“In the Book of Esther,” Atzmon writes, “the Jews rescue themselves, and even get to mete out revenge.” To wit: Haman, the Persian King’s Prime Minister, “plots to have all the Jews in the Persian empire killed in revenge for a refusal by Esther’s cousin Mordechai to bow to him in respect.” Esther, “a brave and beautiful Jewish queen,” has never revealed her “Jewish” identity to her husband, the King! But, now she warns him of Haman’s murderous plot. The King has Haman and his 10 sons–innocent bystanders, really–hanged on gallows originally intended for Mordechai and allows the Jews to take up arms and slay their enemies.
“The moral,” writes Atzmon, is clear: “If Jews want to survive, they had better infiltrate the corridors of power.” And this imperative to bond with power is an essential characteristic of “Jewishness”—notable in Esther’s time and in our contemporary world of AIPAC, think-tanks, media mesmerism and “message” control.
If the roots of “Jewishness”—separateness and “exceptionalism,” non-assimilation, exilic indoctrination—are discernable in the old-time religion of the Book of Esther, they ramify into something remarkably different—yet genetically akin—in what Atzmon and others call “the Holocaust religion.” “Jewishness,” he writes, “is the materialisation of fear politics into a pragmatic agenda.” In the modern Holocaust religion, vengeful, omnipotent Yahweh has been replaced by the unchallengeable “truths” of the Holocaust—past suffering cited to justify Israel’s ethnic cleansing and expansionism, its formidable arsenal of nukes and other weapons, its threats and wars of aggression.
“It took me many years,” Atzmon writes, “to understand that the Holocaust, the core belief of the contemporary Jewish faith, was not at all an historical narrative, freely debated by historians, intellectuals and ordinary people. … historical narratives do not need the protection of the law and political lobbies. … The fate of my great-grandmother was not so different from hundreds of thousands of German civilians who died in deliberate, indiscrimate bombing, just because they were Germans. Similarly, the people in Hiroshima, who died just because they were Japanese. Three million Vietnamese died just because they were Vietnamese and 1.3 million Iraqis died because they were Iraqis.”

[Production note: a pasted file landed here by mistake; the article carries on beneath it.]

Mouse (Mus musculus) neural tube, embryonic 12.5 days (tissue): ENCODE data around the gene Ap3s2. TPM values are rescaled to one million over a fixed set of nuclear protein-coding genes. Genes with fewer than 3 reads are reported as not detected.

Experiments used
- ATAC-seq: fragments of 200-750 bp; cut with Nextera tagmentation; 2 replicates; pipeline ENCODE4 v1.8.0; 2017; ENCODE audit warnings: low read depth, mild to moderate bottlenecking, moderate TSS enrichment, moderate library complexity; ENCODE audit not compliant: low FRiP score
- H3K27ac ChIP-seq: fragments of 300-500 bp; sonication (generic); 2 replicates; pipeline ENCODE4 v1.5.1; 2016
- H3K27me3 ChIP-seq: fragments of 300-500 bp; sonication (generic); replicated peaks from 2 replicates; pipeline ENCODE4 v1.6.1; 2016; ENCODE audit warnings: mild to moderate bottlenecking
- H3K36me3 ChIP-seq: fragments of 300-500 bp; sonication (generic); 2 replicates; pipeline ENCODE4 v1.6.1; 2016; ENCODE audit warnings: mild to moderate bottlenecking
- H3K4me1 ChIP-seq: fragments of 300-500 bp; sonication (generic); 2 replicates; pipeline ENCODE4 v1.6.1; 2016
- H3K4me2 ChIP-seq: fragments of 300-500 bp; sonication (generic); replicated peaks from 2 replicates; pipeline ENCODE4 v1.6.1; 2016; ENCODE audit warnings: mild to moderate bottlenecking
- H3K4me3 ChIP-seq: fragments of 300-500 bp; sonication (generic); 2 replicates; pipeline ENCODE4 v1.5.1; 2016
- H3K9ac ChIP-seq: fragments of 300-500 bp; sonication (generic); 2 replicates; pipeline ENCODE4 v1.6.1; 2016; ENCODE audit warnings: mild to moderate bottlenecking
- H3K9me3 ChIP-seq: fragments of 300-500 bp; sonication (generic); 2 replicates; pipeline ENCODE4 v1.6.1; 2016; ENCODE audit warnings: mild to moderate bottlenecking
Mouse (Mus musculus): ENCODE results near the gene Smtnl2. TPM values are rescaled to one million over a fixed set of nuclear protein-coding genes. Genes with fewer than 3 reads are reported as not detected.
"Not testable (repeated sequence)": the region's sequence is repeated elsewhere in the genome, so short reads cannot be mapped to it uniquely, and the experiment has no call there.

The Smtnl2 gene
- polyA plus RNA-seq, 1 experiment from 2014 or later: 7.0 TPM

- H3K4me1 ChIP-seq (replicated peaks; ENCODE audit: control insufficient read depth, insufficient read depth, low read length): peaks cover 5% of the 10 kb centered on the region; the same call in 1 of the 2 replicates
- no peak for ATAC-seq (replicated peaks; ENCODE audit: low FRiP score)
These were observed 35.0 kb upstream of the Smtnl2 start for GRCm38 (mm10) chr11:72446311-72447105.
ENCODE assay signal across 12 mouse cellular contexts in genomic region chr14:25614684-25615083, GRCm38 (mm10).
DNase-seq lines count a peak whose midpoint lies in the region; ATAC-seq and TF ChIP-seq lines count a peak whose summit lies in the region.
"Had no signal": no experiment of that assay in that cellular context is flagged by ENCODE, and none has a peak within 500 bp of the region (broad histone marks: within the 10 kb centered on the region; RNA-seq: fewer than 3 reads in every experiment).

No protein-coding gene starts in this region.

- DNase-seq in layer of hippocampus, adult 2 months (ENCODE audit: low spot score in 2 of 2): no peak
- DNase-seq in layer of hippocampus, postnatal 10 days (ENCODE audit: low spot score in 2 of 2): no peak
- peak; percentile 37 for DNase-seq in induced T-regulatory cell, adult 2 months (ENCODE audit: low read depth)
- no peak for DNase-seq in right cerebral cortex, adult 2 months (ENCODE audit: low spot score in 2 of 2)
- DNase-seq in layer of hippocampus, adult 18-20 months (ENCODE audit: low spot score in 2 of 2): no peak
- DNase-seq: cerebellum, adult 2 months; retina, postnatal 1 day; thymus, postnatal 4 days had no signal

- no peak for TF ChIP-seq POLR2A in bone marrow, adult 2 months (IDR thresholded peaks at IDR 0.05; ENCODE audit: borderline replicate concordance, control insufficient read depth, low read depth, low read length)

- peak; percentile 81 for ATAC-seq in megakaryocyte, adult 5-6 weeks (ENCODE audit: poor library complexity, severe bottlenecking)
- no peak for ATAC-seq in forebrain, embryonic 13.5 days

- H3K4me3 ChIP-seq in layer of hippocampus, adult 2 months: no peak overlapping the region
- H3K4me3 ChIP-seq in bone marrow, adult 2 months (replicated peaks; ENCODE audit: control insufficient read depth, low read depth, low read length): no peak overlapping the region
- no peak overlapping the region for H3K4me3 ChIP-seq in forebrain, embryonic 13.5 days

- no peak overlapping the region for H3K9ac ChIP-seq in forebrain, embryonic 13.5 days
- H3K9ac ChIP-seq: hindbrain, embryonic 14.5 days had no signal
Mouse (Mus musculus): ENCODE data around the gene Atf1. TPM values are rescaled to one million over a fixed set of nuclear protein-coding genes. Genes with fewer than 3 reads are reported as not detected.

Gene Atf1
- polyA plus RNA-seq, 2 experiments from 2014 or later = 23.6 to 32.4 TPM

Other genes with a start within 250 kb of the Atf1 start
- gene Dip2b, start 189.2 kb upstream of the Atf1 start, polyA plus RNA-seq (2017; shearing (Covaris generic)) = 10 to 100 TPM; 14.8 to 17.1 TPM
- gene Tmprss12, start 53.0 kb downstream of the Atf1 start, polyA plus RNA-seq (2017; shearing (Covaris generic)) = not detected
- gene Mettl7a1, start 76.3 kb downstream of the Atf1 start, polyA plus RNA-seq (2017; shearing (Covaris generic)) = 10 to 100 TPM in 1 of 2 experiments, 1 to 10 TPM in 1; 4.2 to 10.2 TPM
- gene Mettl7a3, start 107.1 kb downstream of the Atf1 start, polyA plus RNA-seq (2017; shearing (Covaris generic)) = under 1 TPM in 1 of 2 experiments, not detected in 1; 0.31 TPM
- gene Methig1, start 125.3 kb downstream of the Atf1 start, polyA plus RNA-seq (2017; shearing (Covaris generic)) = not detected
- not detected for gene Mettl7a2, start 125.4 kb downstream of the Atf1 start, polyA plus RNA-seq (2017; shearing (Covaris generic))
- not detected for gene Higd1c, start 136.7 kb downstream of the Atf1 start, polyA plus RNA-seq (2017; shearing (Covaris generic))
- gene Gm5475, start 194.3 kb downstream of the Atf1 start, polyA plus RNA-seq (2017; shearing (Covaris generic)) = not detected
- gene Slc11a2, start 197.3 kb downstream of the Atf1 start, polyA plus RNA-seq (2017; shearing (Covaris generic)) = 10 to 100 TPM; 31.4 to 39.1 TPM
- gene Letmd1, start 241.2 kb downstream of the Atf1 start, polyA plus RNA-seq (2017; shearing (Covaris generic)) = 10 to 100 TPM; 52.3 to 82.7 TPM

In many ways, Atzmon’s book is a cri de couer addressed to Jews, specifically, but to humanity, generally, to grow up! To reach beyond tribalism and the politics of fear and vengeance. His style is dialectical, positing thesis and antithesis, arguing with himself and anticipating his readers’ (or opponents’) arguments to arrive at a plausible synthesis.
The book is also a House of Mirrors—distorted and non-so—and Atzmon is our guide as he meditates on the various reflected aspects of himself and others while searching for the true notes and the high notes.